Cloud computing, after years of incubation as an idea of those in the tech industry, finally took off in 2011. The cloud has become a topic of hot discussion, and there are two main schools of thought surrounding it. On one side there is a large contingent of people who argue that cloud computing will become the primary form of computing. As this side sees it, instead of seeing the cloud as an accessory to our computing, we will instead view it as a built-in component of it.

Then there is another camp of people who are far more cynical about the cloud’s potential for widespread adoption. Security is the most frequently cited flaw of the cloud. These folks argue that our data, being the most valuable asset we have in computing, shouldn’t be stored in a location that we’re not even aware of. In the eyes of these critics, issues such as control of data, legal compliance and other issues plague the entire concept of cloud computing.

While each take on the subject is logical, it eventually boils down to what kind of cloud computing is being discussed. The benefits are so strong from any angle that cloud computing can entice the masses. No longer needing to worry about managing an operating system and having instant access to software and services is a huge lure. While some of this sounds as though it is a vision of a distant future that is not yet close to being realized, the truth is that some services offering this functionality already exist. A presentation at ITEC Detroit showed off a cloud technology referred to as a “virtualized Web desktop.” Built on Ajax, the company hosting the demo claimed that all a user needed was a browser. Everything on the technical side was handled on remote servers. The approach allows users to have an individual account in order to access web and Windows applications.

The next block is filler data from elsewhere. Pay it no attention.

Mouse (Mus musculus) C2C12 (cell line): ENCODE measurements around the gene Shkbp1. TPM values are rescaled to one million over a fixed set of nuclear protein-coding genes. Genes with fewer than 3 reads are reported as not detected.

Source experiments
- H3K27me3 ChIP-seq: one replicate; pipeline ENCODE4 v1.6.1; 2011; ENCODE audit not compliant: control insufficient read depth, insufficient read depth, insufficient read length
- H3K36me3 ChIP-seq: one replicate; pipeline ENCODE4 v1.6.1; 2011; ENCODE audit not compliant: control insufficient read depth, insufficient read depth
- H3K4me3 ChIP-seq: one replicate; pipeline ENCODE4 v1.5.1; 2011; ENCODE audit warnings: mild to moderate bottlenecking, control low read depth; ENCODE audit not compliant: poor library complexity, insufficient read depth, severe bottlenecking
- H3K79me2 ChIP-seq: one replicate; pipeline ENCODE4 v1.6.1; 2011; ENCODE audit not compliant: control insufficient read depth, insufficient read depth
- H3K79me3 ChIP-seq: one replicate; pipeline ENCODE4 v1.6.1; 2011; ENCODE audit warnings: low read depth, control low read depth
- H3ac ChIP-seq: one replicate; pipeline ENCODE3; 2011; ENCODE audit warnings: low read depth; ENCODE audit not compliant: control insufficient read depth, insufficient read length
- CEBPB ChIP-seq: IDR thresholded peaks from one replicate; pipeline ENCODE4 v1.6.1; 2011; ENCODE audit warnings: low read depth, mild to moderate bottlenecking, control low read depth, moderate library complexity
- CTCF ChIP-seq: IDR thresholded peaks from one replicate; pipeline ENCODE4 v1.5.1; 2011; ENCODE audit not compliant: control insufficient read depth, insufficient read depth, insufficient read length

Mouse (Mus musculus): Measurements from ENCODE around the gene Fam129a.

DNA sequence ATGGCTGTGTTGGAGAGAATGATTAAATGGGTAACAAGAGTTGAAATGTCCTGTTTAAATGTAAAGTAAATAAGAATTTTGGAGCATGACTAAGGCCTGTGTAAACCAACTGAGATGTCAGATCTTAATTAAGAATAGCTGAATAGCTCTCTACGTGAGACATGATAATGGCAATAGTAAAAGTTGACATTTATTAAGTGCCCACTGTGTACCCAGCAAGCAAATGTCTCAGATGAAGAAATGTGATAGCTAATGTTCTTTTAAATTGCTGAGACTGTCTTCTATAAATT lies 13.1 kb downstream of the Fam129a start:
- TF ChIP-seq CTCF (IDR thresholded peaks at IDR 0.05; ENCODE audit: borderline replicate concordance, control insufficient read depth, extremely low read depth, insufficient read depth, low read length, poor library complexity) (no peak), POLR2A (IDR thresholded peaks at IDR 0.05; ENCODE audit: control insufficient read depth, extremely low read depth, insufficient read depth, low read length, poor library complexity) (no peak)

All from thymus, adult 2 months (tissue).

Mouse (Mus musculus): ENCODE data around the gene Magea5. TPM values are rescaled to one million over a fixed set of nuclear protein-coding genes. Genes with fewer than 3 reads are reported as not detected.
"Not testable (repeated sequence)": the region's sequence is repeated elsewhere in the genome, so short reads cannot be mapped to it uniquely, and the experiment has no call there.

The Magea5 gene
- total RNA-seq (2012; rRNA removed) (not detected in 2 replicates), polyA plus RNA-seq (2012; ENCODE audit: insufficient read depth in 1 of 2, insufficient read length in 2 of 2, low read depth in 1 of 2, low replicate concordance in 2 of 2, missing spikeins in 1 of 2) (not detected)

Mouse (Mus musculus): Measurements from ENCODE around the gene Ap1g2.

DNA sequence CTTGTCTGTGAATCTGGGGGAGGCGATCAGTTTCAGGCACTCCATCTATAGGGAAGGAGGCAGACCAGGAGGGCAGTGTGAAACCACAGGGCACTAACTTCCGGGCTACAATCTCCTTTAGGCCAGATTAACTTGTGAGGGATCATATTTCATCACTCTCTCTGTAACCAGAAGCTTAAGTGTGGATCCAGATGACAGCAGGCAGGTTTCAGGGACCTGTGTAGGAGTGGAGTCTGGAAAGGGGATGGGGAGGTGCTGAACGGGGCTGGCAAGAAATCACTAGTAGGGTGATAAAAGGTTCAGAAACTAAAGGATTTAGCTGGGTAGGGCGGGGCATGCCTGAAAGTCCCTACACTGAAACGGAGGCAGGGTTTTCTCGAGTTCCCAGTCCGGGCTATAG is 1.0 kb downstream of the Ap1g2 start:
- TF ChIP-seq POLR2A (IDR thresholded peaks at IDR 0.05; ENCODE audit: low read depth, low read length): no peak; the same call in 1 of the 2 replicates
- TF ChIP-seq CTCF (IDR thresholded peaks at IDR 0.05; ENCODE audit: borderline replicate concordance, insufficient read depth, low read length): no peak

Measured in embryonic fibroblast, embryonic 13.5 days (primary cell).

Clearly, this approach manages to squash a number of the security issues normally brought up when cloud computing is discussed. With so little being done on the user’s end of cloud computing, security risks from access points are minimized to a degree where they’re not even worth consideration. At this point, the only security risks rest at the point of the remote server. As long as the proper security measures are taken and the data on the server is safe, there are virtually no threats with cloud computing.

For anyone interested in the cloud and hoping to maximize its benefits, there are a few things they can do. Education on cloud computing is the most important thing a person can do. I suggest a technical school as you can gain experience for a career at the same time. Another way to promote cloud security is to learn about the standards in cloud computing, as well as knowing where data is stored and what encryption is used for it. Finally, using best judgment is always critical, especially when it comes to cloud computing startups. Cloud compliance guarantees are necessary no matter how short-term a deal may be. The cloud may very well be the future, but for now it’s better to be safe than sorry.